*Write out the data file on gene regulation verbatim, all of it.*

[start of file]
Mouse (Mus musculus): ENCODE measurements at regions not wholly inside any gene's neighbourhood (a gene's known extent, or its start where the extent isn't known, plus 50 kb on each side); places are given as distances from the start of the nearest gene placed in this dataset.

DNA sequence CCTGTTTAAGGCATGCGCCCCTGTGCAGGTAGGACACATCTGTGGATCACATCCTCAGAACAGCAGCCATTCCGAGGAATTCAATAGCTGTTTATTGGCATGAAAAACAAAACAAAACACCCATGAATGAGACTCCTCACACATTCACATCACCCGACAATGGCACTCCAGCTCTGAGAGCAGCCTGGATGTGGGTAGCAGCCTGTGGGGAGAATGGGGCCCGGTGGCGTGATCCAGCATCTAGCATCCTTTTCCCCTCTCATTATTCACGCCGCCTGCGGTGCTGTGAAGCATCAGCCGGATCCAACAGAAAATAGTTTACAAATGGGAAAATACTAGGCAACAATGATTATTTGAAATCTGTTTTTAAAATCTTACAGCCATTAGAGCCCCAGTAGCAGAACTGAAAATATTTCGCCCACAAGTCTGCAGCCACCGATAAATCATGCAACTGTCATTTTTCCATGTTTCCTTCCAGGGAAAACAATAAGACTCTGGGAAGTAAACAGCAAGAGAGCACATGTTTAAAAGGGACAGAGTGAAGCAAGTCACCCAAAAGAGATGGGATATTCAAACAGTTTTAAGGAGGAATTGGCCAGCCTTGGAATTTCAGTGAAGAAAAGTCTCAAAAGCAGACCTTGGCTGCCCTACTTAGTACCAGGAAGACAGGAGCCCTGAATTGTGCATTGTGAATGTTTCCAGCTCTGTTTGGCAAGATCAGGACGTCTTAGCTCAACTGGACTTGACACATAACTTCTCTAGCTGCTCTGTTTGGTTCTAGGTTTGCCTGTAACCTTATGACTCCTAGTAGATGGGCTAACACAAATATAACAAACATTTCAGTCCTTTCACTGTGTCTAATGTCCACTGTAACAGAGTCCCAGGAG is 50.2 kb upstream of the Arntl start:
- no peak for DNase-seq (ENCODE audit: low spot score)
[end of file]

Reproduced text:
Mouse (Mus musculus): ENCODE measurements at regions not wholly inside any gene's neighbourhood (a gene's known extent, or its start where the extent isn't known, plus 50 kb on each side); places are given as distances from the start of the nearest gene placed in this dataset.

DNA sequence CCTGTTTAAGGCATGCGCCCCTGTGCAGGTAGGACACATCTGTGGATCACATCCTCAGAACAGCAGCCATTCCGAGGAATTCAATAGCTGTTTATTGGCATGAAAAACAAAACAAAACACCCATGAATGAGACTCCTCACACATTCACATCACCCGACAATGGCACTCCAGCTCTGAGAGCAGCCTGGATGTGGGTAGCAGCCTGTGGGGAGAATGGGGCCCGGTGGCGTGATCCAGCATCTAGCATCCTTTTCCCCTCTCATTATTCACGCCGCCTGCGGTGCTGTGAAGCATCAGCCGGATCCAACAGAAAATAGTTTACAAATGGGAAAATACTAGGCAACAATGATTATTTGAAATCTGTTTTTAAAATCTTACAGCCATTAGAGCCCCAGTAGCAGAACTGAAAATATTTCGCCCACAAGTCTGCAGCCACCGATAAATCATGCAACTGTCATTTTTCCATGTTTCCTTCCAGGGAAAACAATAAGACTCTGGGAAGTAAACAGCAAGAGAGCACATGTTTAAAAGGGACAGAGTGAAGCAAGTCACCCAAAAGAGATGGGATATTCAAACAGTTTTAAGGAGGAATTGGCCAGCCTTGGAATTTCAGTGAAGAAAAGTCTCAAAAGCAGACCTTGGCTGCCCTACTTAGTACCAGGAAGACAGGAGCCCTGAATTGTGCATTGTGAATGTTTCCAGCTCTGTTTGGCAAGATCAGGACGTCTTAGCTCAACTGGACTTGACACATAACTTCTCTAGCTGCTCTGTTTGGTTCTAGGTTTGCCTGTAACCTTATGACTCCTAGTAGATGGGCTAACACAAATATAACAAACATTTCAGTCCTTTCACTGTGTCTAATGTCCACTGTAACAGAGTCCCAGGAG is 50.2 kb upstream of the Arntl start:
- no peak for DNase-seq (ENCODE audit: low spot score)